This post is also available in: Nederlands (Dutch)
Why use Usenet anonymously?
The Usenet network guarantees a certain degree of anonymity, but certainly with some caveats and limitations. You can choose to further protect your privacy by taking certain measures. These measures we’ll discuss further along in this article. First of all, it’s important to know why you would possibly prefer to stay as anonymous as possible when using Usenet.
What you do online is nobody’s business but your own. Still, various external parties, such as Internet Service Providers (ISPs), online marketeers and intelligence agencies try to keep track of your online activities without your consent or knowledge. Using your IP address, these entities can easily monitor your online behavior.
Usenet Service Providers (USPs) that are located in the United States or Europe, might at one point be coerced to assist law enforcement agencies by giving insights in user data and logs. To date, however, this has not happened frequently yet. Furthermore, many Usenet providers choose not to store user logs of their customers’ download behavior.
2. Safe downloading
On Usenet, in the alt. Binaries. *, there is the possibility to share binary files, such as movies and music. There are users who knowingly download such files, even though they are copyrighted. These users generally aim to be untraceable as they are committing a criminal offense. Uploading and downloading copyrighted files is of course not the intention of Usenet.
But often it’s very hard to assess whether a file on Usenet comes from a legitimate, legal source. People who download large numbers of files from Usenet, might at one point download a copyrighted file by mistake. If this happens, they generally don’t want this to be known by their ISP and the authorities. In many countries legislation pertaining to illegal downloading has been tightened in recent years, which for many people entails they are more careful on Usenet.
3. Traffic shaping
ISPs have the ability to adjust the speed of your internet connection, depending on your internet activities. This is called traffic shaping. Each application or service gets a certain priority rating from the ISPs. If you often use an application that gets a low priority rating and your ISP detects this, your internet speed can be lowered. Usenet traffic usually gets a very low priority rating from ISPs, so your internet speed will be lowered if ISPs notice your Usenet traffic.
How to use Usenet anonymously?
From a privacy perspective it makes sens you would like to stay anonymous while using Usenet. But how do you accomplish that? Full anonymity can be accomplished in a number of ways. You can also use the described methods side by side for even better security.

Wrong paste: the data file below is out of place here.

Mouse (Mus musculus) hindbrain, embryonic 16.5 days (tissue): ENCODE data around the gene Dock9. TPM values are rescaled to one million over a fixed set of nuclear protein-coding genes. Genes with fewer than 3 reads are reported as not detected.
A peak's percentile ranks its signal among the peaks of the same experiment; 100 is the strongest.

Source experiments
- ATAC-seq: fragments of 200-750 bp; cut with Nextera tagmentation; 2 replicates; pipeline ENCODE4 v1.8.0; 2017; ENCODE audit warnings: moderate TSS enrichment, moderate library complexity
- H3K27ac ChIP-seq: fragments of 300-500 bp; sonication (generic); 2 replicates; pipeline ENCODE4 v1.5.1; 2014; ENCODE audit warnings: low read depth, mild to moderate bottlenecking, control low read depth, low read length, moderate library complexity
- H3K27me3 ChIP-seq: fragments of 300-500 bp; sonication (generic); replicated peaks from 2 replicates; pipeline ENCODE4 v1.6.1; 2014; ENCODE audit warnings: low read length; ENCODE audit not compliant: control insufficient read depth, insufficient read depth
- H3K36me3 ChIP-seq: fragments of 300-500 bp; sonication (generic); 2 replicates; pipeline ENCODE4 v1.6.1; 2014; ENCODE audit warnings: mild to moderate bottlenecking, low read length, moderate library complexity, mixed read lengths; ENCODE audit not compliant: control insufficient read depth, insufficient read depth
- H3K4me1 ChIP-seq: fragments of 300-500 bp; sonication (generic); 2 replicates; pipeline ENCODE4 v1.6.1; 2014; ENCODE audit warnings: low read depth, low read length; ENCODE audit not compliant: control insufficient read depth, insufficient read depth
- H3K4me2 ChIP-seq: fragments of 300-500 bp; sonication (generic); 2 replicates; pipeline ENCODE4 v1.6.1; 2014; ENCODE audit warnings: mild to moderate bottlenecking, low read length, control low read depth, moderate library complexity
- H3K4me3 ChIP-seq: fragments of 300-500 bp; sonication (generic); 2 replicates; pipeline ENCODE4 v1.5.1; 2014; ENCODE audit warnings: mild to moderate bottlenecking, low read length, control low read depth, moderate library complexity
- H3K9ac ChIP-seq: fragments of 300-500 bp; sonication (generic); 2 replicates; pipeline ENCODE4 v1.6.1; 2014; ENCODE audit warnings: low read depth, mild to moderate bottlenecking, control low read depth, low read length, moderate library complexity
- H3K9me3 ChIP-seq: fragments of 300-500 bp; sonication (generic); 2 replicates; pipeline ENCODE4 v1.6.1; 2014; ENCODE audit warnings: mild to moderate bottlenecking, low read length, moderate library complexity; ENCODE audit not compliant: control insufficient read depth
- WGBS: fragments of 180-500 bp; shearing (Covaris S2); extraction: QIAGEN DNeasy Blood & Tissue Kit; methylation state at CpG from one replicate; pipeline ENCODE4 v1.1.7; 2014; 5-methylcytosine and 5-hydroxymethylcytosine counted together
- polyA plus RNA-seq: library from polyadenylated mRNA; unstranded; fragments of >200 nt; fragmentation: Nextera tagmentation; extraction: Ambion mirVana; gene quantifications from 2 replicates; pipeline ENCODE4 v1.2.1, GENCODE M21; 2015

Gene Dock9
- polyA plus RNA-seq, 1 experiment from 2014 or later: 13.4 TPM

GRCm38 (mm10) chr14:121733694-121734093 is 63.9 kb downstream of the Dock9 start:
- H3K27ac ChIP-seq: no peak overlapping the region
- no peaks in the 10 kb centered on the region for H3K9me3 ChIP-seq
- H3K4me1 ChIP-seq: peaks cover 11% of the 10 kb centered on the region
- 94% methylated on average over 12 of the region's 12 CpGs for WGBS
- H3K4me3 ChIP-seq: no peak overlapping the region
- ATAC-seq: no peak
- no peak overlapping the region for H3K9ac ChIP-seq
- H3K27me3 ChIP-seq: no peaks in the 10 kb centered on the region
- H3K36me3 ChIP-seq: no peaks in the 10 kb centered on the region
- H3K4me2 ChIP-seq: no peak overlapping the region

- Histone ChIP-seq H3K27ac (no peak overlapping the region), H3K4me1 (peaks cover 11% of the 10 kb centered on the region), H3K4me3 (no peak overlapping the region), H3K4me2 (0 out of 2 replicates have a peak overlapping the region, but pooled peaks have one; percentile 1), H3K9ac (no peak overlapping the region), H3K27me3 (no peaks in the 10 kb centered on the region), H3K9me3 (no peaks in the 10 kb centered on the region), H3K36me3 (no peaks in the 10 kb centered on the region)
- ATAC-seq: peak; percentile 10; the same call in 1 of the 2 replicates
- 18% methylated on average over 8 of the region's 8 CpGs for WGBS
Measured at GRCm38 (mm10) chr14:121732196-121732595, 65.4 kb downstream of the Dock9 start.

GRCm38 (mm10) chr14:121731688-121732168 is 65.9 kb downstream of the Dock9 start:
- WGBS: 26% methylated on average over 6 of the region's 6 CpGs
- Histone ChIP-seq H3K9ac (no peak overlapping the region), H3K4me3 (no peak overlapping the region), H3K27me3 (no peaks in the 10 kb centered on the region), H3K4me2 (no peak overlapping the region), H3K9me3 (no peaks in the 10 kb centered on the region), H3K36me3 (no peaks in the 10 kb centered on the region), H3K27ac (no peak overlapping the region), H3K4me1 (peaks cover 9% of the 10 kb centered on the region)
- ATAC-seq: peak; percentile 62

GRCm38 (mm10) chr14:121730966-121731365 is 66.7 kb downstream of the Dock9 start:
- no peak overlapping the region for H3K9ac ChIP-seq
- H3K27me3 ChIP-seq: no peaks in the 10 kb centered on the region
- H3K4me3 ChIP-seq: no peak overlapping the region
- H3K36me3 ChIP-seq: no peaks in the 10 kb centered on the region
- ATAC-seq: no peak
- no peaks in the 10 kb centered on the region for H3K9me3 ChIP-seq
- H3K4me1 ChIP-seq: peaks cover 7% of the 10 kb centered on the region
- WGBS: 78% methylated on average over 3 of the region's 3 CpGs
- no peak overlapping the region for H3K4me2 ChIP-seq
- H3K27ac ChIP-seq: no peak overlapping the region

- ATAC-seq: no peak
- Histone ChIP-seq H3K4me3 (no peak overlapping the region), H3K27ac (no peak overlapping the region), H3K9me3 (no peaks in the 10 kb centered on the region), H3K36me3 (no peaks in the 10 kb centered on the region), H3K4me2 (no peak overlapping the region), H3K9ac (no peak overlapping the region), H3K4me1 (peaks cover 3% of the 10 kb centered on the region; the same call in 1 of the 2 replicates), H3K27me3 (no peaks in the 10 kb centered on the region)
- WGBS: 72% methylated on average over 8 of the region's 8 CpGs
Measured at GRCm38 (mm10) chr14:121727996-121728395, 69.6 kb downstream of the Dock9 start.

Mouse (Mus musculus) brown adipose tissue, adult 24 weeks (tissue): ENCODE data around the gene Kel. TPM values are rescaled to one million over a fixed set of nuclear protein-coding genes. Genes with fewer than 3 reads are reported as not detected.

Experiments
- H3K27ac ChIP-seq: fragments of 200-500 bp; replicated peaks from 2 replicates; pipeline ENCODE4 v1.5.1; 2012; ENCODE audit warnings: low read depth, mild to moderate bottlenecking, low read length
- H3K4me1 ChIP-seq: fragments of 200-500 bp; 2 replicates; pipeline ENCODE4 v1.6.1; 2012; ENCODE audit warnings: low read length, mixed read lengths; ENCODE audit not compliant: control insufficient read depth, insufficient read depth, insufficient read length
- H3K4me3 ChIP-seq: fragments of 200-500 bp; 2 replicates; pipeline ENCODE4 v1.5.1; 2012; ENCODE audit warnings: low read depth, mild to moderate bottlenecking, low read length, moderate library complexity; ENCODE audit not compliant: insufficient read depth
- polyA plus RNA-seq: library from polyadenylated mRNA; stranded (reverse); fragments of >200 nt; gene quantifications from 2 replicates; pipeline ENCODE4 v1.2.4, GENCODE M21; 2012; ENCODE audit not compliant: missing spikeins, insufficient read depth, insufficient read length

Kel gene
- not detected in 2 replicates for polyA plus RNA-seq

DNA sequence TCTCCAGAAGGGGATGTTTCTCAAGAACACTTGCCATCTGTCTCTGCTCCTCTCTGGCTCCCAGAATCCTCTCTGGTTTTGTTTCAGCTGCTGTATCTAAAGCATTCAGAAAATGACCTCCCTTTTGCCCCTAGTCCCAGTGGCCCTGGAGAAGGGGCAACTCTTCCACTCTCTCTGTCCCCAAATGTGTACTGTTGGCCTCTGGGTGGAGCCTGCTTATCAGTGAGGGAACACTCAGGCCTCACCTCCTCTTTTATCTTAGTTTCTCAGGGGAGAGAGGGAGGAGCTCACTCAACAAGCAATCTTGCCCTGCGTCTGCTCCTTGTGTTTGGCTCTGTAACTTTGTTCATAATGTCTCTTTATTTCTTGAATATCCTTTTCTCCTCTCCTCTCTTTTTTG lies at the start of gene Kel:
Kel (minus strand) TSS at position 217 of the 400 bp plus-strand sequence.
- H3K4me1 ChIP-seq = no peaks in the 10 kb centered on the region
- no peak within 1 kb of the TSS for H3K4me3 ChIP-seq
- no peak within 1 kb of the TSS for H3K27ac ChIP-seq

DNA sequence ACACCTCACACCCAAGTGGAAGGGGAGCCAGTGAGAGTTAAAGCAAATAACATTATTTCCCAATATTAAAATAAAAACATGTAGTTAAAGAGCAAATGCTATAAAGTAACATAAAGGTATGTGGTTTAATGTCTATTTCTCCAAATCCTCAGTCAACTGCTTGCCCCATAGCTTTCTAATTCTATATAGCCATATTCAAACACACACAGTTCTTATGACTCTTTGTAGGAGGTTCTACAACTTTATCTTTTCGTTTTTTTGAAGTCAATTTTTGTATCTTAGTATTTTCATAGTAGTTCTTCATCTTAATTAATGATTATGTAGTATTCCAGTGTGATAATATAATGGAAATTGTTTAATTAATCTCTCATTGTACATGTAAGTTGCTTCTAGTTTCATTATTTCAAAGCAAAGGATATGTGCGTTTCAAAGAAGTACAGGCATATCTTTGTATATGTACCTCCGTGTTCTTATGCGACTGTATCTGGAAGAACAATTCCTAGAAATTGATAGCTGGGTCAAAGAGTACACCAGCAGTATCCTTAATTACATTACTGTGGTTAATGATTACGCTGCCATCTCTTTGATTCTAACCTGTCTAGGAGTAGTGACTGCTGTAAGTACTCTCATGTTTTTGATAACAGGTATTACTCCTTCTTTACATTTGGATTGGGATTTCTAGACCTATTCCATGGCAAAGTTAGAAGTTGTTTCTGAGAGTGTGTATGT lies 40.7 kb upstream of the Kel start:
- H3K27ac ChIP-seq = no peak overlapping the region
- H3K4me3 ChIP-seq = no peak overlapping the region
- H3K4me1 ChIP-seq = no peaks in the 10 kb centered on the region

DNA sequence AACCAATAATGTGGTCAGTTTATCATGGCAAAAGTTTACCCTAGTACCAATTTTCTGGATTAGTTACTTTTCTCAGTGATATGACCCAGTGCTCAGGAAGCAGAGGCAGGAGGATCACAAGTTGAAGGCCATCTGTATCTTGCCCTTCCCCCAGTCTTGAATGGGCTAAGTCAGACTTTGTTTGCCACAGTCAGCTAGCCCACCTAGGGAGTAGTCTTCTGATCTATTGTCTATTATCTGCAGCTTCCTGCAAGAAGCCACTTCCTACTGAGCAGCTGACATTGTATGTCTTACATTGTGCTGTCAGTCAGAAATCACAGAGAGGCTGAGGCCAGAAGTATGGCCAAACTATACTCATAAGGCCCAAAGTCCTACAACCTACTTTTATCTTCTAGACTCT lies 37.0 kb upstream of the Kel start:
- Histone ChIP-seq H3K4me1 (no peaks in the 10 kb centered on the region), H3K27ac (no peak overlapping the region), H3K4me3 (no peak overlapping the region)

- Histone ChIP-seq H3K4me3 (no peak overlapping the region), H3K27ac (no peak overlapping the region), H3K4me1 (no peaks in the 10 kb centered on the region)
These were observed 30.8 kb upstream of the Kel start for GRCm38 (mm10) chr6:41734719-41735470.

1. Use a VPN (Virtual Private Network)
The acronym VPN stands for Virtual Private Network. A VPN encrypts your internet traffic. As a result, other parties (for example hackers, government agencies or internet service providers) can no longer see what you do on the internet. Also, your location is hidden because your internet traffic is redirected through the VPN server. Your Usenet activities, including any downloads, remain completely hidden from third parties. This way you can protect your privacy and prevent that for instance hackers can intercept sensitive information.
A very suitable VPN is GOOSE VPN. This Dutch VPN provider has fast servers across the world with which can download quickly and effortlessly. And GOOSE VPN is very affordable, with packages starting at €2,99 per month (which is approximately $3,50). However, then you will have a data limit of 50GB. If you want to download large files regularly, you will be better off with an Unlimited package. Then you won’t have a data limit. Luckily you’ll be able to get a 30% discount on the Unlimited packages using the discount code ‘Privacy’.
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2. Use Secure Socket Layer (SSL)
Secure Socket Layer (SSL) means that the traffic between the computer and the website is encrypted and completely secure. The green bar next to the web address in your browser shows this. Other parties cannot see what you upload or download. When you use an unsecured network, SSL ensures that login data can not be intercepted by third parties. In addition, there is less chance that your ISP can and will regulate your internet speed (traffic shaping). To enable SSL, you need a Usenet provider that supports SSL. Most providers support SSL, but often it is not enabled by default.
Whatever you do on Usenet, it’s always advisable to ensure that other parties can not intercept your data. VPN and SSL offer you the opportunity to protect yourself and to safeguard your privacy. Using a VPN is generally highly recommended for everyone who utilizes the internet.